Of course, there are not enough Cessna Corvalis owners to consider as a mainstream market — they are harder to spot than a Sasquatch. Accordingly, the Columbias will be a mere bucketful in a sea of SR22s in the future. If you buy one, understand that the resale will be tougher because of lower average demand.
The mid-market for singles now is in the $90K to $150K price range. This is the trouble zone, as it still takes a brassy buyer to ante up that much dough for a flying machine. Some of these airframes — F33 Bonanza, Cessna 210N and Piper Saratogas, for example — are having more problems attracting buyers.
The A36 Bonanza (left) is another matter, as fierce competition for the airframe from South American buyers has made really nice A36s as scarce as hen’s teeth. Buyers in this category tend to be experienced old school pilots who grew up with these withering airframes. They look for the best available airplanes and have a hard time finding them — the fleet is in such aged decrepitude that it is just more difficult to find an airframe without significant warts.
Accepting these faults has become de rigeur if you want to own one. The costs of maintenance outstripped the willingness of most owners to ante up for the task. The pre-buys are dreadful and usually have lengthy squawk lists. Without preparation, buyers and sellers are having a hard time getting together on purchases. Buyers have to be realistic and know they need to budget at least 20% of the purchase price for after-sale upgrades and resuscitation.
I go through dozens of pre-buy inspections a year — enough that, while I am not an A&P/IA, I have a pretty good insight on the trouble spots for most types. All of the aircraft have some squawks, and every shop will produce a different list of them.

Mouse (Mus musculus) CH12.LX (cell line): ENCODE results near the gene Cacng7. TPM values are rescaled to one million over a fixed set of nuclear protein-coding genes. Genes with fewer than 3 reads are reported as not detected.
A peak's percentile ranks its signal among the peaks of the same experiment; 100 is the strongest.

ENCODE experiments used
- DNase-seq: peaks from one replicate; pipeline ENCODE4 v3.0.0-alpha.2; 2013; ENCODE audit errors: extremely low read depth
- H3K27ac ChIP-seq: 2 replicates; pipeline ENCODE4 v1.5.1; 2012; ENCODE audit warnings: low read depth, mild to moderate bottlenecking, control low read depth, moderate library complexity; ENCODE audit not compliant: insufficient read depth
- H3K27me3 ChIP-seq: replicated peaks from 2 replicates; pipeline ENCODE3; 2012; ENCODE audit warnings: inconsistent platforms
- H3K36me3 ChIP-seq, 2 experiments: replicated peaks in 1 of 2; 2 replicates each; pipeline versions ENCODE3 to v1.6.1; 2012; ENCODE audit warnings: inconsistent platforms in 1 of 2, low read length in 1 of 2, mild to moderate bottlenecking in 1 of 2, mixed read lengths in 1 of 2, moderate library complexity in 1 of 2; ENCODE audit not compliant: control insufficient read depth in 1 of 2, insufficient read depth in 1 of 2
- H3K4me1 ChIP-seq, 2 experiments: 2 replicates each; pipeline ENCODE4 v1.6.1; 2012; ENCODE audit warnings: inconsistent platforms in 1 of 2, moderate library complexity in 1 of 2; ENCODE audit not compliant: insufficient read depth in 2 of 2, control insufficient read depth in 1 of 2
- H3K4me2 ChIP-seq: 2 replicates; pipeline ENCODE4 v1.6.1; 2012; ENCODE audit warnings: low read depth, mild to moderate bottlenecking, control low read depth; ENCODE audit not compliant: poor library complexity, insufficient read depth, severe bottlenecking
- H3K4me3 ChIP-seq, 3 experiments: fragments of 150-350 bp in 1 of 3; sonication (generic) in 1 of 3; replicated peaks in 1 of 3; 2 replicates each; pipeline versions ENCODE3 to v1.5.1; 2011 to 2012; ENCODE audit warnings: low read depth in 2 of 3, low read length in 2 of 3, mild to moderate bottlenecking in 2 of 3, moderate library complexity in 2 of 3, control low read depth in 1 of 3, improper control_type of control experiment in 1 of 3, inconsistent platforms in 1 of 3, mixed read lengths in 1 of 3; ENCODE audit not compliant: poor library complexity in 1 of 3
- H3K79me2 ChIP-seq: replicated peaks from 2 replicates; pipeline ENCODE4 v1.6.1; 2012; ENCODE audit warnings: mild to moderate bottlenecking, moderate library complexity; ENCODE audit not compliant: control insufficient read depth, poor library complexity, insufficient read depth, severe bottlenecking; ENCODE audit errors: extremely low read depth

I have become resigned that three things are going to happen at the pre-buy: 1.) There will be squawks on every plane; 2.) The seller will go into it thinking they have a perfect airplane; and 3.) The buyer’s mechanic will say it is the worst airplane ever, maintained by circus clowns in the past.
If you are serious about selling, be pragmatic enough to plan on holding a few grand in the sales price to make corrections or adjustments at the pre-buy in order to get the deal closed. If you think you don’t have to be flexible, you are right — but you sure won’t sell the thing anytime soon. So just know there will be squawks and you will need to adjust the final sales price to “git ‘r done.”
The bottom strata of the market include the Cherokees, Skyhawks, and other spam cans that are now sagging to price levels between $20K and $80K. The buyers of these aircraft are like buzzards circling road-kill. These planes are the darlings of the ramp that are disintegrating in plain view of us all. There is still a tug-o-war between buyers and sellers in this market. The sellers are losing because they have to sell for less than they bought the airplanes before the recession. The buyers are losing because the airplane depreciates before the wire transfer to buy it has gone through.
Bottom line on the old airframes is that they just are not as valuable as they once were, and the costs for updating or maintaining them have not diminished. They are not going to appreciate, so buy accordingly. If the one you are looking at is a solid example, it will cost you more than the average junker out there now.
As for antiques and classics, Light-Sport Aircraft (LSA), homebuilts, and specialty singles, it is a status quo market. As a seller in this genre, you can bet every buyer is a precious resource to be treated gently. They are few and far between — so make the deal and move on.
The downturn for the piston aircraft market is over. The market rebound may not look like the Dow, but it is heading in that direction finally. Good hunting!Todd Huvard, president of AircraftMerchants, a North Carolina-based aircraft brokerage, is a commercial pilot with multi-engine, instrument and seaplane ratings and is typed in Cessna 500 and Falcon 20 jets. He founding editor and publisher of The Southern Aviator.